The Brooklyn Nets v. Charlotte Hornets basketball game at the Barclays Center in Brooklyn, New York was no regular basketball game. During the game, and before, the historically black college and university (HBCU) community was vividly in the building. HBCU t-shirts, jackets, and banners decorated the arena. Not only were HBCU alumni invited to the game for a package deal, they were offered entry into the billboard lounge, with food, drink, and entertainment, and to a host of networking opportunities.

luke-lawal-jr-hbcu-night-nycHBCU Night also featured an all-male panel, speaking to a group of about fifty all-male Brooklyn high school students and their fathers. Seats on the panel were shared by Hampton University pirate and celebrity disk-jockey, DJ Envy, Bowie State Bulldog and HBCU Buzz CEO Luke Lawal, North Carolina A&T State University Aggie and CBSN Live Associate Producer Dexter Mullins, and Theo Brown of Atlantic Records. Panelists embraced a relaxed, informal atmosphere, encouraging the young men to find and pursue their passion while motivating the group towards college, specifically the historically black environment. DJ Envy told a personal story about him almost going to jail, sharing that after praying to God, and after a weapon he touched was found without fingerprints, he was able to have clarity about his future decisions, from almost losing his future. DJ Envy and also shared that one reason he wanted to pursue higher education was premised on him wanting to be wealthy, having the opportunity to provide for his family.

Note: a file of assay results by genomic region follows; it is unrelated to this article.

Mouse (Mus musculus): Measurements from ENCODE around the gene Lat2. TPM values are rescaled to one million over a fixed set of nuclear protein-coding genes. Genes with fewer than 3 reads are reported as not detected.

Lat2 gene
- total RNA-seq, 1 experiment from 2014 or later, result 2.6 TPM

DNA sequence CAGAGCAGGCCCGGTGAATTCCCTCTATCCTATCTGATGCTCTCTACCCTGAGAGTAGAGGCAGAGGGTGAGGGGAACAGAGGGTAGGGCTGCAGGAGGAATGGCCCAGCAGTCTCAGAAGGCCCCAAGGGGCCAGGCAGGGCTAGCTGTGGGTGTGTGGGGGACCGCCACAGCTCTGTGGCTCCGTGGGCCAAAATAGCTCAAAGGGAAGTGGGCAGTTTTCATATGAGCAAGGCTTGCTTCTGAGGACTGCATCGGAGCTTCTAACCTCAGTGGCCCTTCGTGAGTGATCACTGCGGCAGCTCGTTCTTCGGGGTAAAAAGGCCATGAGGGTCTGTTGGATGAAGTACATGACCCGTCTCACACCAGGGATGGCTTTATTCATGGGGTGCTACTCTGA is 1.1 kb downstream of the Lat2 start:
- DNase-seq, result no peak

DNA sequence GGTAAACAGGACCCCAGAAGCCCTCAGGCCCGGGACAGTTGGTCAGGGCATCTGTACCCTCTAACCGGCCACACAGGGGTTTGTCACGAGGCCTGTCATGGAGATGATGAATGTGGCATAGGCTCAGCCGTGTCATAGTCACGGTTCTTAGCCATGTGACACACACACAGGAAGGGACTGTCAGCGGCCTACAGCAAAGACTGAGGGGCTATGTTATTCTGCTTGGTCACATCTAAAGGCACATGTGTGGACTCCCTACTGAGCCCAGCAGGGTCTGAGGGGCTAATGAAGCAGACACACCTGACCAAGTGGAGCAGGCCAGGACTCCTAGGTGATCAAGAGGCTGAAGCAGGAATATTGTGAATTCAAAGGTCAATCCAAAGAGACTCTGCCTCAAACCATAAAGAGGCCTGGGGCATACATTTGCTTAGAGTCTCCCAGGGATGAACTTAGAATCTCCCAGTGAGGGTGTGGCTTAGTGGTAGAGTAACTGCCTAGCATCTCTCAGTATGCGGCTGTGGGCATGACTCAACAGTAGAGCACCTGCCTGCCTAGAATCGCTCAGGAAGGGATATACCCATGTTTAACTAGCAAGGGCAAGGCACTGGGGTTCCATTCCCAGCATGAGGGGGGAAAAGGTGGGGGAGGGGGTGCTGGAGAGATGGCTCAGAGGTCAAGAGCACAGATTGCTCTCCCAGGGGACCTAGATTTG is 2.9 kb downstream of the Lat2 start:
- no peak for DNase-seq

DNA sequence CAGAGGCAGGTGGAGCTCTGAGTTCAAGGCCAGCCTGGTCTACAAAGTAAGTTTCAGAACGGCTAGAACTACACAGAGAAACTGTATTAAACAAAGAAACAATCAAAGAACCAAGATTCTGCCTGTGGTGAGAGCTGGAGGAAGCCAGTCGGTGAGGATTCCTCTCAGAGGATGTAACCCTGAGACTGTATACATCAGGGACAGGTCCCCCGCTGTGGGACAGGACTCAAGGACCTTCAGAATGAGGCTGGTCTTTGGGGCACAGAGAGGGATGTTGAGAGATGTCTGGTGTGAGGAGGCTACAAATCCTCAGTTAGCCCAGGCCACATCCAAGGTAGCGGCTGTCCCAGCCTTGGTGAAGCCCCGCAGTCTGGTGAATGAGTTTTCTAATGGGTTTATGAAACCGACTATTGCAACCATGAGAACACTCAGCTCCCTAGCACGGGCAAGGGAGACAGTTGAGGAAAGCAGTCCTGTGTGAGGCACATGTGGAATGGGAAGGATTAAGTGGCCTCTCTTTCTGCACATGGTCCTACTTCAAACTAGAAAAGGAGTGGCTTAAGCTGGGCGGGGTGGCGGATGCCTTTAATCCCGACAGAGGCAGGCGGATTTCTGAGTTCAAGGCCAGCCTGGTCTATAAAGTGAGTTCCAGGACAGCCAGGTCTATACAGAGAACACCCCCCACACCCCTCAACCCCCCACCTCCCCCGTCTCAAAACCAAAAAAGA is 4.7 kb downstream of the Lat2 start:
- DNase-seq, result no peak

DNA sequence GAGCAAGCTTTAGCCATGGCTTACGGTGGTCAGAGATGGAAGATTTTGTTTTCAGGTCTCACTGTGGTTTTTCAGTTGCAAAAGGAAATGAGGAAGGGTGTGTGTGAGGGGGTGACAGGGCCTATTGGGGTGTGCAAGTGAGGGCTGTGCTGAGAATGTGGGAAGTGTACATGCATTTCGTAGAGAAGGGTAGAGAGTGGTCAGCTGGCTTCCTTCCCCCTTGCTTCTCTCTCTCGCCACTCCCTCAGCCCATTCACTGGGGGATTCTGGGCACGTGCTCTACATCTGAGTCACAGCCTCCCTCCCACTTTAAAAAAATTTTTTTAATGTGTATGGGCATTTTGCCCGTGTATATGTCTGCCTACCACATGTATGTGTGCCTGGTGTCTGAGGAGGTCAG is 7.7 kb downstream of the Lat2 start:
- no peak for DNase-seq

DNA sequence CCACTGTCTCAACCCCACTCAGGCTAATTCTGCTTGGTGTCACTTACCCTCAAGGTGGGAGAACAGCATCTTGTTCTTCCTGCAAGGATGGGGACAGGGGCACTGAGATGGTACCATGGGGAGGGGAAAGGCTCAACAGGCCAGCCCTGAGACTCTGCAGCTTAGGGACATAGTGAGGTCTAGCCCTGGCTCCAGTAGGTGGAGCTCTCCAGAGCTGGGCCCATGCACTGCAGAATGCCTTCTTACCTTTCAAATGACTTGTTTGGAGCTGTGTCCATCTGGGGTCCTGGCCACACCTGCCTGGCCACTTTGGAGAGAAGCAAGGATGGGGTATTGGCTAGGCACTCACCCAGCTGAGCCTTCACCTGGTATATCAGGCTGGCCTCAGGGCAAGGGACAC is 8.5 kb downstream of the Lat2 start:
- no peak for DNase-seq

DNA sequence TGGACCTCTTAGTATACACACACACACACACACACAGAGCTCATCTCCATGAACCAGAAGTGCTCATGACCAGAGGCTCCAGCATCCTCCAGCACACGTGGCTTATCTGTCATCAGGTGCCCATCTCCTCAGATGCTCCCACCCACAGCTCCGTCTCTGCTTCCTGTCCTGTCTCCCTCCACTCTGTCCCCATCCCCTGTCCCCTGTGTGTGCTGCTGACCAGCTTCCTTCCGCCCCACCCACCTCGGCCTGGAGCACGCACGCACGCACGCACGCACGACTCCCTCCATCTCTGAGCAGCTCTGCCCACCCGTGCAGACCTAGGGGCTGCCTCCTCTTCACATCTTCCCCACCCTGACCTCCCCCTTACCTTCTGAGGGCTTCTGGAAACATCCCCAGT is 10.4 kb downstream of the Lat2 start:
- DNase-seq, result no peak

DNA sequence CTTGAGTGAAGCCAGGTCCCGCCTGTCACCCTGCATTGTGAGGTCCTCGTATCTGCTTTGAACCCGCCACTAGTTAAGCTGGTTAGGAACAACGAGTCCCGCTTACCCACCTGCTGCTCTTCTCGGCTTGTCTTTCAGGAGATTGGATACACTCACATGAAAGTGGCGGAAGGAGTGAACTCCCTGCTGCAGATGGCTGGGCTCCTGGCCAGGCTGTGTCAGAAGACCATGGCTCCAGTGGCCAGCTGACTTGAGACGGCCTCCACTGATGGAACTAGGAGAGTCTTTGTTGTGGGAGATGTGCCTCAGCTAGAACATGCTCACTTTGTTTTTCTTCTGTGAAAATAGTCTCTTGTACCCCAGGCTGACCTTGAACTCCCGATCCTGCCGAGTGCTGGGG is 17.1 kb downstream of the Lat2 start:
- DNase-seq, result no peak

CEO of HBCU Buzz Luke Lawal empowered students, telling them;

“NEVER EVER GO IN A ROOM WITH SOMEBODY THAT YOU WANT TO BE AND BE AFRAID TO TALK TO THEM..BE AGGRESSIVE IN TRYING TO FIGURE OUT HOW YOU CAN GET THERE”.

Message Alert‼️ "Never ever go in a room with somebody that you want to be & be afraid to talk to them" – @Luke.Lawal !! @HBCUbuzz **check out previous post** 🎥 @DenzilBK 🎥 #BETeverywhere

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Associate Producer Mullins told students “even if you don’t have the best grades, and if you messed up, don’t be afraid to apply to a college, especially an HBCU” and “nothing is going to go the way you want it to ..ever, so it is important to have a plan A, and plan B and a plan C”.

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Correspondent and America’s Next Top Model finalist Bianca Golden, who was moderating the evening, chimed in, expressing her Lincoln University Lion pride. A heartfelt story about her loved ones missing out on the joys of life resonated with the young men as they sat in silence, with wide eyes, listening to her as she pleaded them to take control of their lives.

“Being a part of something is important… [and] changing the path that you are on right now is important, though it may not seem cool when you are on the block, you can’t make any excuses like oh my mom wasn’t there, or like my parents didn’t have time for me”.

One Brooklyn Collegiate high school student took the mic and shared that to him, HBCU meant “a difference from white dominated schools, with a different opportunity to be surrounded by those who look like you and can understand certain similar struggles to reach the top.”

After the panel, the students were afforded the opportunity to take pictures and have a one-on-one time with the panelists, if desired, along with tickets to the basketball game. HBCU Night was a success, as the students left knowing more than they came knowing, and because they had the opportunity to see that no matter the industry, black men can shake the stereotype, and prosper.luke-lawal-jr-hbcu-night-nyc